S1 A dragon-like beast with a scaly body, and two legs with claws visible. Its huge head is turned back with its mouth open.

S2 A lion-like head with little ears, eyes, nose and an open mouth with a tongue.

S3 A grotesque head with three flutes on its forehead, frilly brows, bulging pierced eyes, a nose and big teeth on the soffit.

S4 A ram’s head probably, with curled lateral horns.

S5 Probably an eroded human head.

S6 As S2.

S7 Grotesque beast head with horizontal wavy lines on its brow, bulging pierced eyes, nose and an open mouth with tongue.

S8 Grotesque beast, similar to S7.


2) N wall. Three corbels E of the vestry, reading from E to W.

N1 Possibly a bear’s head with a nose band.

N2 A grotesque beast head with ears, eyes, nose and gaping mouth with many teeth.

N3 A squatting female form with arms round her shins, probably an exhibitionist, only partly visible as the corbel is concealed by the vestry roof.


Interior Features


Chancel arch/Apse arches

Apse arch

Round headed, one order.

First order

E face, plain.

W face. L nookshaft engaged, octagonal, plain. Base with three torus mouldings separated by vertical steps. Plain necking. Plain cushion capitals on S and W faces. Impost hollow-chamfered below a convex element, with a quirk and a vertical face above. Impost continuous on W and S faces.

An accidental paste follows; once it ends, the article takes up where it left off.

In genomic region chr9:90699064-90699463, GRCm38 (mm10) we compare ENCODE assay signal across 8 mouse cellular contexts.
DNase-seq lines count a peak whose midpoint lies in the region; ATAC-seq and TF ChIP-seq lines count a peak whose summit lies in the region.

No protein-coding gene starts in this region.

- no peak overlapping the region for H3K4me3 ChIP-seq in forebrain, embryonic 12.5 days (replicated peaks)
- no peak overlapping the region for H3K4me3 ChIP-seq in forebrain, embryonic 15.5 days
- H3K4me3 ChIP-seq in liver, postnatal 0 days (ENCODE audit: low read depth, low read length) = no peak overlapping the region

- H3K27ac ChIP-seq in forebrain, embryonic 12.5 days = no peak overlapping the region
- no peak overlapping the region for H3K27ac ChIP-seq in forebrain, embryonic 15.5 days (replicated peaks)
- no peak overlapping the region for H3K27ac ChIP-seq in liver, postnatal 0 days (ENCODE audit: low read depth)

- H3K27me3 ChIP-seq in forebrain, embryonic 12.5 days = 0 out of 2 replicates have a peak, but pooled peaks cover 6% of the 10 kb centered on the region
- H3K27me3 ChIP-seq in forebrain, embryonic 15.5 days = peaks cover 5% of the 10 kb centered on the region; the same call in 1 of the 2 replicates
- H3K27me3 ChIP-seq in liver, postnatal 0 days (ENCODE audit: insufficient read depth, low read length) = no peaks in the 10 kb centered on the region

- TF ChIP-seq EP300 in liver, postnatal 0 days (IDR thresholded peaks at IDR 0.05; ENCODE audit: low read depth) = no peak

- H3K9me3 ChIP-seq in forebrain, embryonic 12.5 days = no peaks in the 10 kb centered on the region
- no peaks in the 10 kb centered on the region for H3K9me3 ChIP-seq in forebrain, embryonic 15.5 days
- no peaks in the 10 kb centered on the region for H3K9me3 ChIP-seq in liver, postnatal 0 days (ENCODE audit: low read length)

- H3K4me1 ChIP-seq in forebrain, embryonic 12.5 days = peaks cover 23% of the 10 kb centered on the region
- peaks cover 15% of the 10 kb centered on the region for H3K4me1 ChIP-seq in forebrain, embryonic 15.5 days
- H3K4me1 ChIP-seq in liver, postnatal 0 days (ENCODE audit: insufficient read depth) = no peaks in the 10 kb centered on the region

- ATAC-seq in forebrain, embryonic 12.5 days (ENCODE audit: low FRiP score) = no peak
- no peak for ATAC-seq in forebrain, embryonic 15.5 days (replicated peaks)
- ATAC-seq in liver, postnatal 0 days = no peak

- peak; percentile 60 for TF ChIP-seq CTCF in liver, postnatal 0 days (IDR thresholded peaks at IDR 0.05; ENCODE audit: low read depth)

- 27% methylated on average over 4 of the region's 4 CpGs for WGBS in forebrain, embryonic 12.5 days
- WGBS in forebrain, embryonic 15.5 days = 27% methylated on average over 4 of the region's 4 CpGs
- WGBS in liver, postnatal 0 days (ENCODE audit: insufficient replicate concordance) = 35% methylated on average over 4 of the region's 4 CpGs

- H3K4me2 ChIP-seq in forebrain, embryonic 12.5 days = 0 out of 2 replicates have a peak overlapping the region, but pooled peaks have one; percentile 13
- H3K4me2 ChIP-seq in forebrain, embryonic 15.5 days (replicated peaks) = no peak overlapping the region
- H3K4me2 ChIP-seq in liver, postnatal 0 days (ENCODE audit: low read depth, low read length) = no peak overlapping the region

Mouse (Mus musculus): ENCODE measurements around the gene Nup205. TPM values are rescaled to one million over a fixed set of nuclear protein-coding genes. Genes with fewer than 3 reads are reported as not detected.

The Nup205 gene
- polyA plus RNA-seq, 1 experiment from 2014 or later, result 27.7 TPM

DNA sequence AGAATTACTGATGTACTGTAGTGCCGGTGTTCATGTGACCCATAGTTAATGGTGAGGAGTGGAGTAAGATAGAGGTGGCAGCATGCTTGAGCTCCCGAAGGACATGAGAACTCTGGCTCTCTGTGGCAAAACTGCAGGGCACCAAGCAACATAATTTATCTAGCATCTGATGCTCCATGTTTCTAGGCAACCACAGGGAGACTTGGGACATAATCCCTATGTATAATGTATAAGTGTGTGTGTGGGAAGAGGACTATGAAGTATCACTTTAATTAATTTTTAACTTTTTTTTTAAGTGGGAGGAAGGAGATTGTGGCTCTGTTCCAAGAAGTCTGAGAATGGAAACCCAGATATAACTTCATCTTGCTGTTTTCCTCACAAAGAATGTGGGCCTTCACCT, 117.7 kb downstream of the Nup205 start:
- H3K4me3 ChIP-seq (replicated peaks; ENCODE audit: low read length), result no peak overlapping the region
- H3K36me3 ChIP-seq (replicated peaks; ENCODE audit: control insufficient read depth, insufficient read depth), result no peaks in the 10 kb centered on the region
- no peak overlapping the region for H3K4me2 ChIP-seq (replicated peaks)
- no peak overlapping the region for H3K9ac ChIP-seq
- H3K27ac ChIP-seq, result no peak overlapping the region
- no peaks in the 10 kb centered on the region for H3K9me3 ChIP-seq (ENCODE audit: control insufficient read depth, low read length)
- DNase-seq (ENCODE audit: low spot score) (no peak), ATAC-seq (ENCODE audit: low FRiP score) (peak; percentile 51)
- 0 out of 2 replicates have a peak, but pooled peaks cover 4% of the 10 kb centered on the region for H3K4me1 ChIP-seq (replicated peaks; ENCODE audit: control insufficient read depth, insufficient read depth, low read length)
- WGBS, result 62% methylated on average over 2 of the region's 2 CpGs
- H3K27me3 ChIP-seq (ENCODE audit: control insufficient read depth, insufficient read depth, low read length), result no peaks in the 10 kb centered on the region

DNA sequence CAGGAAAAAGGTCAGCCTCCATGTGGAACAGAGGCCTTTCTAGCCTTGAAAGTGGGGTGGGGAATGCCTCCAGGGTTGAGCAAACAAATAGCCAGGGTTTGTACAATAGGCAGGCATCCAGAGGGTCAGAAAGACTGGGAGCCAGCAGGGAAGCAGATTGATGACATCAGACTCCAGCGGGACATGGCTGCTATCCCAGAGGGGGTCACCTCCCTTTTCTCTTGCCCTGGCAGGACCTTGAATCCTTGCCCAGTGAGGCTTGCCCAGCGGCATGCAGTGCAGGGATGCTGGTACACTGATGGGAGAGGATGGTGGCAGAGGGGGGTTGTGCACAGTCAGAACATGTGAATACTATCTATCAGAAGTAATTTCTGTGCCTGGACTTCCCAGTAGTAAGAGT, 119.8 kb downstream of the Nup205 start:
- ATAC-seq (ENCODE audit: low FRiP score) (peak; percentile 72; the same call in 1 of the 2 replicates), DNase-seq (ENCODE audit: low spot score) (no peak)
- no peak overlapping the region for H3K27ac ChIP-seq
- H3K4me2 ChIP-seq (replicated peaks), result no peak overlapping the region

R nookshaft engaged, round, plain. Base with one roll moulding over a torus moulding. Plain necking. Capital with three scallops on W and N faces with a wedge at the inner corner. Above, a shield on both faces, each decorated with two 6-petalled flowers in circles. Impost as L side.

Archivolt. Rows of centrifugal chevron of varying width, lateral to the face, separated by a hollow, thus: thick, thin, hollow, thin, thin, thick. Label stepped over the first order. Raised zigzags on the inner edge, the width of the zigzags varying, with the outer band plain.


Interior Decoration


Vestry, remounted corbels

Five remounted corbels inside the vestry, on the N side of the chancel.